Lydia Davis (2965 words)


Lydia Davis is an American writer and translator. The recipient of the 2013 Man Booker International Prize and a MacArthur Grant, Davis is known for the marked brevity of some of her stories; her translations of Blanchot, Flaubert, and Proust, among others; and her distinctive writing style, which locates uncanniness in the everyday and upholds the slipperiness of language and memory.

Lydia Davis was born on July 15, 1947 in Northampton, Massachusetts to parents Hope Hale Davis and Robert Gorham Davis, who met at a workshop for radical writers. Both parents had careers as writers of fiction, with each publishing short stories in the New Yorker. Davis recalls growing up in a literary household:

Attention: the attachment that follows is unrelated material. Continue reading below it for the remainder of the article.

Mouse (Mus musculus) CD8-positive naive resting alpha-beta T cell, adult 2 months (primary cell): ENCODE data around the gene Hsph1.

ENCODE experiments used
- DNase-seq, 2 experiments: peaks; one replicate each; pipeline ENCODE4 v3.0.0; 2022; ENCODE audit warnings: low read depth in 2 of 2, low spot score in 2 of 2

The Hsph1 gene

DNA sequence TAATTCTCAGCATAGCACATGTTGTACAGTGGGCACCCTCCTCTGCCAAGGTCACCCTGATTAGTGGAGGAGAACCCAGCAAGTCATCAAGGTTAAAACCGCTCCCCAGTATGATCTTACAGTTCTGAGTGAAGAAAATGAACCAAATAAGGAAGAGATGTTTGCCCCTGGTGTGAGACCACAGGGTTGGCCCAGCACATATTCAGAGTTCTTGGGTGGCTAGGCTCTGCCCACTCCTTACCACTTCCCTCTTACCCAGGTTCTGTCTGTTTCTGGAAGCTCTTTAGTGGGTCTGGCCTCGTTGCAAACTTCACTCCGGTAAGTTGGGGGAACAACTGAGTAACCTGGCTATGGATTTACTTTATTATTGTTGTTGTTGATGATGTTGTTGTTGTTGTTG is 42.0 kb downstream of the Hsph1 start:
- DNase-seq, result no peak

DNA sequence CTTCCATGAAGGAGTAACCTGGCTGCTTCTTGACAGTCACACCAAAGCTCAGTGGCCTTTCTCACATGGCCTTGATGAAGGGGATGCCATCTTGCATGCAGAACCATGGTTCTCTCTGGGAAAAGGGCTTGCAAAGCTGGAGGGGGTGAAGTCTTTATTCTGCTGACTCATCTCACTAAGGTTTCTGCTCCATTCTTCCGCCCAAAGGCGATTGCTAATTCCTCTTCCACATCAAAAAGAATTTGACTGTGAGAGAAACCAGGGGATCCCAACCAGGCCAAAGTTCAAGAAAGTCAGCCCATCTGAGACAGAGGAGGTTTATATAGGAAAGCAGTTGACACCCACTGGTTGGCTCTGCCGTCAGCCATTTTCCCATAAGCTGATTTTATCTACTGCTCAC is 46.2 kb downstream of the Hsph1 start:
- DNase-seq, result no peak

My …

Citation: Tanner, Julie. "Lydia Davis". The Literary Encyclopedia. First published 25 June 2020 [, accessed 27 November 2022.]

14519 Lydia Davis 1 Historical context notes are intended to give basic and preliminary information on a topic. In some cases they will be expanded into longer entries as the Literary Encyclopedia evolves.

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